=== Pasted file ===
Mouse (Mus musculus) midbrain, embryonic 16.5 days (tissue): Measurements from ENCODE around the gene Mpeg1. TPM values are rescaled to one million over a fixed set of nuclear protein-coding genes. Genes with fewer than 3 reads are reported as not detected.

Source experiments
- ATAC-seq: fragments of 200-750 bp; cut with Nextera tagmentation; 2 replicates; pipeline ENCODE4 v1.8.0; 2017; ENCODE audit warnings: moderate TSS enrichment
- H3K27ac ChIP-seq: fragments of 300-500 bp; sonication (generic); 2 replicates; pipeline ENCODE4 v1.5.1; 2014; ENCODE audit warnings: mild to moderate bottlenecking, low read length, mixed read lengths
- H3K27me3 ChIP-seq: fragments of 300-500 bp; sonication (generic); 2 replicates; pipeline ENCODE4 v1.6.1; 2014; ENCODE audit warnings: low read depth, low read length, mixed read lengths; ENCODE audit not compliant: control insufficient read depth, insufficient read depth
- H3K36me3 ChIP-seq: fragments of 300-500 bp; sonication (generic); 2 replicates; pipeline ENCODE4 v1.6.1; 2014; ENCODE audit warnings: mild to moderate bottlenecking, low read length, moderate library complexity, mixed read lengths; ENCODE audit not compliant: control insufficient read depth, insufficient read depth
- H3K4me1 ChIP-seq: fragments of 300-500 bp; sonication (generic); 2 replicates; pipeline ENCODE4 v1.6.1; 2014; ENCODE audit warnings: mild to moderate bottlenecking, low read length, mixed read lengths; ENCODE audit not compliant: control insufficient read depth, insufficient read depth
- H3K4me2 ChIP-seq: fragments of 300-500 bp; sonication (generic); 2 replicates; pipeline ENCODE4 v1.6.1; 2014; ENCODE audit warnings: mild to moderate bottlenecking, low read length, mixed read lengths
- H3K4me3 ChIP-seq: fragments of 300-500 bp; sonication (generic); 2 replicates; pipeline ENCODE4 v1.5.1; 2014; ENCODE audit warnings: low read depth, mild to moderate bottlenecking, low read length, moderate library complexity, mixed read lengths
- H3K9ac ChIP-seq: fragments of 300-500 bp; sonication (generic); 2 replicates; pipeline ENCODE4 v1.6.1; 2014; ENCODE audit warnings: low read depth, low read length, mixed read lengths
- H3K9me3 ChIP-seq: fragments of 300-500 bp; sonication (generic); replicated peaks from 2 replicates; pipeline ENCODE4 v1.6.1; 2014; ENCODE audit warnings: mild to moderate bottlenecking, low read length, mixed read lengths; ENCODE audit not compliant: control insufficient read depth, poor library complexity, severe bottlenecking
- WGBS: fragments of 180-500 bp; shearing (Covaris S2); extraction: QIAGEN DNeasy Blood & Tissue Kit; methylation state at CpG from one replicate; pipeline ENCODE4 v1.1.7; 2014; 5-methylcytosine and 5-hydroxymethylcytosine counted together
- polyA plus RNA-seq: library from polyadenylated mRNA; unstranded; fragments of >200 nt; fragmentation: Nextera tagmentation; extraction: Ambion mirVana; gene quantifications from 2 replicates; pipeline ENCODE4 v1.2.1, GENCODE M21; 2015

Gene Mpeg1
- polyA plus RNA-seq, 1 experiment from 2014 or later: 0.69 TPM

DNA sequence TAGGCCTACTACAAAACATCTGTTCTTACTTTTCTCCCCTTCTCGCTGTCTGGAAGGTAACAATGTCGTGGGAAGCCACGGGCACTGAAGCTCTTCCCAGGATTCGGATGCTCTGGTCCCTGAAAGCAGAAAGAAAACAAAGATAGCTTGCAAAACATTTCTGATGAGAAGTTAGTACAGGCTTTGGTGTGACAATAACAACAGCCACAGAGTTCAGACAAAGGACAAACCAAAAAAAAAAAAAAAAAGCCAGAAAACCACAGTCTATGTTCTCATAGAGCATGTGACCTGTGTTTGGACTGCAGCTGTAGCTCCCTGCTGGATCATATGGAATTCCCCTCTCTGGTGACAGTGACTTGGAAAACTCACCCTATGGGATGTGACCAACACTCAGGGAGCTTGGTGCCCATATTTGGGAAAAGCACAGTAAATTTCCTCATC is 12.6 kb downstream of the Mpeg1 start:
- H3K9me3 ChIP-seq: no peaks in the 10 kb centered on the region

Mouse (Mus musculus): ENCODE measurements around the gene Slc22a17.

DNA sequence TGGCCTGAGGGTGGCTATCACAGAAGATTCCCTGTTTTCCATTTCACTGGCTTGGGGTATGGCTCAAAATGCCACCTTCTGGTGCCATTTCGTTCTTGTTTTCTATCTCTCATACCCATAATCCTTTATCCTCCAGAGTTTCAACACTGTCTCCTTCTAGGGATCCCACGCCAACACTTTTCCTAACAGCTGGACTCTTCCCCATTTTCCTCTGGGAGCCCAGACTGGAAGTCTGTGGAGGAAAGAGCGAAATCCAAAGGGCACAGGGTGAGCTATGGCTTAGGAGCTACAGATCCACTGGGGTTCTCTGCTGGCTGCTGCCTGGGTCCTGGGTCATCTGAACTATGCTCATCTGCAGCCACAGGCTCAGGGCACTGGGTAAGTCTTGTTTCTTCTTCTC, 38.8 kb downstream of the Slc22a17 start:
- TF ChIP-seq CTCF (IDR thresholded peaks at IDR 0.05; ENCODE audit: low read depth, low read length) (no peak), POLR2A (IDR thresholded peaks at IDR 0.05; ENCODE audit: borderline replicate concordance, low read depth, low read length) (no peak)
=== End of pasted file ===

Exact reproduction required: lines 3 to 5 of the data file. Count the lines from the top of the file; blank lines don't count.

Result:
- ATAC-seq: fragments of 200-750 bp; cut with Nextera tagmentation; 2 replicates; pipeline ENCODE4 v1.8.0; 2017; ENCODE audit warnings: moderate TSS enrichment
- H3K27ac ChIP-seq: fragments of 300-500 bp; sonication (generic); 2 replicates; pipeline ENCODE4 v1.5.1; 2014; ENCODE audit warnings: mild to moderate bottlenecking, low read length, mixed read lengths
- H3K27me3 ChIP-seq: fragments of 300-500 bp; sonication (generic); 2 replicates; pipeline ENCODE4 v1.6.1; 2014; ENCODE audit warnings: low read depth, low read length, mixed read lengths; ENCODE audit not compliant: control insufficient read depth, insufficient read depth